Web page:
“In the current [new] study, we tested this hypothesis, and found that ursolic acid increases not only skeletal muscle, but also another tissue that opposes diet-induced obesity, brown fat,” the authors said.
The New Study; Methodology & Findings
In the new study, over a period of six weeks, the researchers fed one group of mice a high-fat diet (55% calories from fat) known to cause obesity, as well as glucose intolerance and fatty liver disease. Over the same six-week period, they fed a second group of mice the same high-fat diet, supplemented with 0.14% ursolic acid.
The researchers found that the mice fed the diet that included ursolic acid gained less weight and were less likely to develop conditions similar to pre-diabetes and fatty liver disease, even though they ate more food than the mice that did not consume the ursolic acid compound. There was no difference in physical activity between the two groups of mice, the researchers said.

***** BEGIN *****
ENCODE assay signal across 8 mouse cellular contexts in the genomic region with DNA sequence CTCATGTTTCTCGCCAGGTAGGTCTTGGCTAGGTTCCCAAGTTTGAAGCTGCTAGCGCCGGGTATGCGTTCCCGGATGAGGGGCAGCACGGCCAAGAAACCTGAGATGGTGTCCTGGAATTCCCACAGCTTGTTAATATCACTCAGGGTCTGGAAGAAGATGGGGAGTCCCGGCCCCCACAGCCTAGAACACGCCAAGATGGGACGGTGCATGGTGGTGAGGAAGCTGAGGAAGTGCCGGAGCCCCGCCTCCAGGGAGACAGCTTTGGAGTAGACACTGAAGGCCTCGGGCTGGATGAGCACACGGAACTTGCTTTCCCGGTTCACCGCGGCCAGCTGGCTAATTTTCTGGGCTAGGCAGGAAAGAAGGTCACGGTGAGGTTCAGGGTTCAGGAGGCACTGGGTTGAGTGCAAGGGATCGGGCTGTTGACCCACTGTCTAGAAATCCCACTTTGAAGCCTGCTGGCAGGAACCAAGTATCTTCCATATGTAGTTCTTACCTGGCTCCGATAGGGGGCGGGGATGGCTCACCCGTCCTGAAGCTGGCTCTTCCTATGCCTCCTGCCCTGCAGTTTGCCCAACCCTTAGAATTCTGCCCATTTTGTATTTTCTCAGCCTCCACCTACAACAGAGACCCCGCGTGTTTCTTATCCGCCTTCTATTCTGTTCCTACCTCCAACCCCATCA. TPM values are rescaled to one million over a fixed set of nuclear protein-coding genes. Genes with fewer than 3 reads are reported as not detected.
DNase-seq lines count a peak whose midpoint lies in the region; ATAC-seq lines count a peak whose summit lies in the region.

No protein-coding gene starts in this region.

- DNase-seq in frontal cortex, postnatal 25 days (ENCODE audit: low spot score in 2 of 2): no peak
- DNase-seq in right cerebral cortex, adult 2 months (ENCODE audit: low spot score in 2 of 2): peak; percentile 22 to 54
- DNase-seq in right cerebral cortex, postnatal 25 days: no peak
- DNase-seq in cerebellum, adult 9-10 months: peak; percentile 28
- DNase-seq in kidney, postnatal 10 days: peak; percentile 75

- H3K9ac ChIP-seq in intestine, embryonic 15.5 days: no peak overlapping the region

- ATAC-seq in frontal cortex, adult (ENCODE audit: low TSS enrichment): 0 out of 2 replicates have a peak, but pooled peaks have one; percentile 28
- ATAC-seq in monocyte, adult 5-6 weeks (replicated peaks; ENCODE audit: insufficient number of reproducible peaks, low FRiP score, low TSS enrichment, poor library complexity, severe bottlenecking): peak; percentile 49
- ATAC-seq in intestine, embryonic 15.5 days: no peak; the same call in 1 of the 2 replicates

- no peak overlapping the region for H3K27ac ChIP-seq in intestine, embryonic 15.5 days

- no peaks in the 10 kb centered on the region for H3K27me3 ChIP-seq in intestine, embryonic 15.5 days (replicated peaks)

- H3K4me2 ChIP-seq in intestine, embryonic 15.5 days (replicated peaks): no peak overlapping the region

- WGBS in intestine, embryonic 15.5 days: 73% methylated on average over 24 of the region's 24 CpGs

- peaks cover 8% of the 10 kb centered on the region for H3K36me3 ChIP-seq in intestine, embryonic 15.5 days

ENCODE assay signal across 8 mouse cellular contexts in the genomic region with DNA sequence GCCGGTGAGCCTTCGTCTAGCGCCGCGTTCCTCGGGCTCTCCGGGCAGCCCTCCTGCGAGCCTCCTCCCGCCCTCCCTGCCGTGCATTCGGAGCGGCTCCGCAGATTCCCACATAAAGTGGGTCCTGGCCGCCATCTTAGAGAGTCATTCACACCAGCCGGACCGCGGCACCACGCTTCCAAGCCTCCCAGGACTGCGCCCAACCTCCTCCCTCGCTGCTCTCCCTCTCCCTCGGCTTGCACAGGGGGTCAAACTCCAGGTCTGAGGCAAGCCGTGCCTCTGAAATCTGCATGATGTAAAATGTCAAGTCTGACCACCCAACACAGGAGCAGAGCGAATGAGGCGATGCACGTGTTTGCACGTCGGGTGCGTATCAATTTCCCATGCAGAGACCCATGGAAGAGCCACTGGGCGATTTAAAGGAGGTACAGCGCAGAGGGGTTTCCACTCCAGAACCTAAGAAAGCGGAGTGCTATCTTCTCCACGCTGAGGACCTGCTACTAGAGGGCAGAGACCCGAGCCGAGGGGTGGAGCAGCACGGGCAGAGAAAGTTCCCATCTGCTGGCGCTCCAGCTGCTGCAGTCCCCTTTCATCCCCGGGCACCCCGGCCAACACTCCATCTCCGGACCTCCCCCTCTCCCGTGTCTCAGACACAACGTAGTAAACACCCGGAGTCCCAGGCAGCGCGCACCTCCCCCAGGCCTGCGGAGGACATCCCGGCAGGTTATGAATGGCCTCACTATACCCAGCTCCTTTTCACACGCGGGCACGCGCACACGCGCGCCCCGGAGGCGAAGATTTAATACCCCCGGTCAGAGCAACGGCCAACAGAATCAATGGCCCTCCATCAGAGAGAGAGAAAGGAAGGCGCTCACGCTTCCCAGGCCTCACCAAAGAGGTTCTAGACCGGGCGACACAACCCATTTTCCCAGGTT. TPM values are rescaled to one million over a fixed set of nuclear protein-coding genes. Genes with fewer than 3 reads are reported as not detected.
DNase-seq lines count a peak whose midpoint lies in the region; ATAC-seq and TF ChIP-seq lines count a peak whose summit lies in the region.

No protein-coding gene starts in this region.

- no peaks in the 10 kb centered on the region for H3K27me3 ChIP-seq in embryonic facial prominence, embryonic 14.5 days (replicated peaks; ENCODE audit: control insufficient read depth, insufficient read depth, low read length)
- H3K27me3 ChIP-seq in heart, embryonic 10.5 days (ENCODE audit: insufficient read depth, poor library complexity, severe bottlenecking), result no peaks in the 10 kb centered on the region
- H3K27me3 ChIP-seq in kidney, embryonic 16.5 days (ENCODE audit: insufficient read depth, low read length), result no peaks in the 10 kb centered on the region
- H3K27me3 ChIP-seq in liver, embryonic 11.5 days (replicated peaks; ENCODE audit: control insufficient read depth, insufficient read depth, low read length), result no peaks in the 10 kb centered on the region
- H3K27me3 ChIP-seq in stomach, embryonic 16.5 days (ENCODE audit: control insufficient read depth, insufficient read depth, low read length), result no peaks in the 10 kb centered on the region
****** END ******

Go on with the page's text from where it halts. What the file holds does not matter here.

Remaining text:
At the end of the six weeks, the researchers examined samples of the triceps muscle of both groups of mice, and measured the mice’s energy expenditures. They found that the mice fed ursolic acid burned more calories than those that did not consume the ursolic acid in their diet.
The researchers further found that the mice that consumed ursolic acid developed more muscle mass, and more calorie-burning brown fat, than mice eating the same diet without the ursolic acid.
“Since muscle is very good at burning calories, the increased muscle in ursolic acid-treated mice may be sufficient to explain how ursolic acid reduces obesity,” lead researcher Dr. Christopher Adams, an associate professor of internal medicine at the University of Iowa, told MSNBC.
However, the increase in brown fat was an unexpected finding. Brown fat may also help protect against obesity, Dr. Adams said.
According to the researchers, other studies have found that increased levels of brown fat are associated with lower levels of obesity, and healthier levels of blood sugar and fats. Thus, previous evidence suggests that brown fat may be helpful in preventing obesity and diabetes.